Google +1 is yet another effort to make Google more social. It's Google's description of the Facebook "likes", a simple feature that's very powerful because it's part of a social network.
Google will show +1 buttons next to all look for results and ads, while encouraging other sites to include the buttons. All +1's are public and they're tied to Google Profiles. The goal is to use this data to personalize look for results and ads by recommending sites +1'd by your friends. Google Social Search already does this, but there's no hold up for Facebook likes, so Google had to come up with a substitute.
"+1 is the digital shorthand for 'this is pretty cool.' To advocate something, all you have to do is click +1 on a webpage or ad you find useful. These +1's will then start appearing in Google's search results," explains Google.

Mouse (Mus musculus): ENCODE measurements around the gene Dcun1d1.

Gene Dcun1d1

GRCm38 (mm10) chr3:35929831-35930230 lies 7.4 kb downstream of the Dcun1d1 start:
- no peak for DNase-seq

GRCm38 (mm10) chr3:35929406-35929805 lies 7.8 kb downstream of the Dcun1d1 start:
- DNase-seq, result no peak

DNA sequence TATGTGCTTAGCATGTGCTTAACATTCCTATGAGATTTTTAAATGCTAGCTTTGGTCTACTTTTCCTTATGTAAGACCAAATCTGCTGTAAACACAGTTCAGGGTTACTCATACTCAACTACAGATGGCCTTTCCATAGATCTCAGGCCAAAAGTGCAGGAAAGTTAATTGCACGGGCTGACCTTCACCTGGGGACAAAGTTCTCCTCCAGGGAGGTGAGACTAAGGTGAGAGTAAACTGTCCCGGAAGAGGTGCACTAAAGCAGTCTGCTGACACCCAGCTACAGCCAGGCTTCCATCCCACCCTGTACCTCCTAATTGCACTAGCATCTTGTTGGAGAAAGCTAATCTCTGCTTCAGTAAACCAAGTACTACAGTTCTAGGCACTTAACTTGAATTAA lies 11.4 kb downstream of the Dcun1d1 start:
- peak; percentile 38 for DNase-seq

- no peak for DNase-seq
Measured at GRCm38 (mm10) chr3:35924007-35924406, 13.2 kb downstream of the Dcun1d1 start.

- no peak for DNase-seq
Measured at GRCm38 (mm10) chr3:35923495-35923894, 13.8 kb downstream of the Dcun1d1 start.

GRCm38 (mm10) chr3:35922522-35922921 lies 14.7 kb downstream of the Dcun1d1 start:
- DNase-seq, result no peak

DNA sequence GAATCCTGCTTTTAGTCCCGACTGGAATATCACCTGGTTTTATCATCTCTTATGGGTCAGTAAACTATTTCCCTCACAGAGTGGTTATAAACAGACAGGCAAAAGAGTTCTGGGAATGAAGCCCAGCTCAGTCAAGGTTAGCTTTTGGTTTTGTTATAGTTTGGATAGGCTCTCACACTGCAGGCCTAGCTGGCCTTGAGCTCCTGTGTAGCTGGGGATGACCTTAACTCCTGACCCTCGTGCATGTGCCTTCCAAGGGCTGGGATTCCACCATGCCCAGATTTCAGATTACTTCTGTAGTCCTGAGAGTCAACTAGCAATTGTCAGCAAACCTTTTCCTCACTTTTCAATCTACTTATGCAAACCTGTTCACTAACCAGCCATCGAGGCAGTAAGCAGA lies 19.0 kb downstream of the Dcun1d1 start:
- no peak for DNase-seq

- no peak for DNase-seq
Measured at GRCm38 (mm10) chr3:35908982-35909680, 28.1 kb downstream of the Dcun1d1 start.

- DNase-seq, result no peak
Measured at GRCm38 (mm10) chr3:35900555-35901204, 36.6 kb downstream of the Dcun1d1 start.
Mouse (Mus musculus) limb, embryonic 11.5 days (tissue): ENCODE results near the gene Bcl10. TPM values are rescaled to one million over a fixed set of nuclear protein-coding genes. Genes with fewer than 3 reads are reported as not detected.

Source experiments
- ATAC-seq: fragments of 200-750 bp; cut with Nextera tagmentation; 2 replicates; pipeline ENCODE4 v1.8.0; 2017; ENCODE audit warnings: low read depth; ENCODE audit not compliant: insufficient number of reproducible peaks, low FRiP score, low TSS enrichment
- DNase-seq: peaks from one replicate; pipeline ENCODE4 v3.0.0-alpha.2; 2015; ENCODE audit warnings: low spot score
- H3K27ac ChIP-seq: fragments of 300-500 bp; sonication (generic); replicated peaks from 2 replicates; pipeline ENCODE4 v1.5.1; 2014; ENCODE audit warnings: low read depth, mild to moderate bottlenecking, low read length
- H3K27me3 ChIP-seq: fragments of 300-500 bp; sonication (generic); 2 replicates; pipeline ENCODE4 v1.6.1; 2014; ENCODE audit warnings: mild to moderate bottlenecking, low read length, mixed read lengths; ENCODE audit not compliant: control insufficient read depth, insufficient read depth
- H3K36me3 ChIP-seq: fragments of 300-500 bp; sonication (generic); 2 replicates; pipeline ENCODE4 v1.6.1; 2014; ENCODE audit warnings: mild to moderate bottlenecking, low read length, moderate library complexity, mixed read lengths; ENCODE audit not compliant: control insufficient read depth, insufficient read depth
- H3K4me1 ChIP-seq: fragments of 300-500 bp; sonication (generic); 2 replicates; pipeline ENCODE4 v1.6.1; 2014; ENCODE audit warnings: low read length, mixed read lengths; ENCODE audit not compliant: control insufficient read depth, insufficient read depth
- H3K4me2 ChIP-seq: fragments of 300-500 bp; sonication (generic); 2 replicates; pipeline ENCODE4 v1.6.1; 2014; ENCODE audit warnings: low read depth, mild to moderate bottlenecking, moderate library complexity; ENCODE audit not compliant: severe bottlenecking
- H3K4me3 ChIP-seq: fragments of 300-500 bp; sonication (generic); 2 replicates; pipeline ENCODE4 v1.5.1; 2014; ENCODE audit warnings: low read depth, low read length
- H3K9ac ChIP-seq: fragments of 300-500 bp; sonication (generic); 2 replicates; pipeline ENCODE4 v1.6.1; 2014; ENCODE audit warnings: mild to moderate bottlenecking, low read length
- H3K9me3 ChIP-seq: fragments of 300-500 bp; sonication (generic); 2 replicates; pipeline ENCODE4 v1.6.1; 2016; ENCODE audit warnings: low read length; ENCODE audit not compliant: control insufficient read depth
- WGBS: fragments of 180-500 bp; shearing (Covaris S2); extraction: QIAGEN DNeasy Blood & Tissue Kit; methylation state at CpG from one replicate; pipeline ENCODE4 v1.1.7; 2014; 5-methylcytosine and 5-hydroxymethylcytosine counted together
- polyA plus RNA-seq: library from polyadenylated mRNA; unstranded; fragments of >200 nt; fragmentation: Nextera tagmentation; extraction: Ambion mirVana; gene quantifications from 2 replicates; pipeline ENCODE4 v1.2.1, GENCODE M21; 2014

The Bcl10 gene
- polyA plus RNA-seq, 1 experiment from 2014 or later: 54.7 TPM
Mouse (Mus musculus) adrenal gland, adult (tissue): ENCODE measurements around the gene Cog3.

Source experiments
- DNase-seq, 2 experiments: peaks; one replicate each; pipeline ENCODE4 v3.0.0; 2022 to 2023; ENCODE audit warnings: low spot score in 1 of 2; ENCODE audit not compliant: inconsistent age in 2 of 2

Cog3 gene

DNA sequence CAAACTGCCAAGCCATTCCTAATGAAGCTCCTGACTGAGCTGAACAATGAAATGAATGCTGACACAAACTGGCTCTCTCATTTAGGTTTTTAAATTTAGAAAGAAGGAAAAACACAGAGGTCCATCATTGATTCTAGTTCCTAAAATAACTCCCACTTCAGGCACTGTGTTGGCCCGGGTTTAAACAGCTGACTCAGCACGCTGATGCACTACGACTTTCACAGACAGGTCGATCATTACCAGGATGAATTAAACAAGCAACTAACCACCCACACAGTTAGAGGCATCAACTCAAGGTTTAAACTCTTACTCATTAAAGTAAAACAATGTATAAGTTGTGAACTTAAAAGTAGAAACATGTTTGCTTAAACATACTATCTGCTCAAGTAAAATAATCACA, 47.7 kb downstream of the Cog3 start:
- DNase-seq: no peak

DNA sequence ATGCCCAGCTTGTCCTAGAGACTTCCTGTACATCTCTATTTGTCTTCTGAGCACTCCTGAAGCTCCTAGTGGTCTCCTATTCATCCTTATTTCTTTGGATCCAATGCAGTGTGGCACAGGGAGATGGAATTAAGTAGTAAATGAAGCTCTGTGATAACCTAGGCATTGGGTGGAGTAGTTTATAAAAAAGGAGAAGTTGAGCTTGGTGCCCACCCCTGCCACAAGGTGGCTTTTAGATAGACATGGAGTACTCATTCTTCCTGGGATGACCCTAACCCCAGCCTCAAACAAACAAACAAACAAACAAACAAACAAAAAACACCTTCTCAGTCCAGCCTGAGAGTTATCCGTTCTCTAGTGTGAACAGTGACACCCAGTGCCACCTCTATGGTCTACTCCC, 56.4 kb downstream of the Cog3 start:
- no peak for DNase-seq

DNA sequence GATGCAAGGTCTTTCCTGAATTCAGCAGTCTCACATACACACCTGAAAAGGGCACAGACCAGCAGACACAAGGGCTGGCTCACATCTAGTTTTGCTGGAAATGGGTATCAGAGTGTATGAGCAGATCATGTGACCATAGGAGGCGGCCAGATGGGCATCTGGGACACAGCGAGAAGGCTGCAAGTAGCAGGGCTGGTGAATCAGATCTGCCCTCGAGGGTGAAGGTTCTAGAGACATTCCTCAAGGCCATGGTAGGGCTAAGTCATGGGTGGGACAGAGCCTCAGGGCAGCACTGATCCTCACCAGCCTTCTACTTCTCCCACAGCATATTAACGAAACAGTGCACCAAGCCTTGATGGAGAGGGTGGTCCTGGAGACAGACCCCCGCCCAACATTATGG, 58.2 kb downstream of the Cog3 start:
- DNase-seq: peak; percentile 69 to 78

This feature is gradually rolled out to Google.com, but you can try it by enabling the +1 search experiment.
One thing is clear: Google won't have to translate "+1" when it will restrict the service, but it will have a hard time translating "+1's", "+1'd" and other cryptic constructs. Google +1's URLs previously look weird (here's the homepage: http://www.google.com/+1).
Your +1's are scheduled in a profile tab, where you can manage them. There's also a page that lets you disable personalizing Google ads using +1's and other in order from your Google profile.
Google now has the most significant pieces of a social network (profiles, activity stream, likes, apps), but there's still no social network, no magic "glue" that connects the existing pieces. As Danny Sullivan explains, the "+1 social network" is made up of your Google Talk friends, the people from Gmail's "My contacts" group and the people you go behind in Google Reader and Google Buzz, but you'll soon be able to attach other services like Twitter and Flickr. It's actually a meta social network, an artificial service that won't have too numerous enthusiastic users, just like Friend Connect.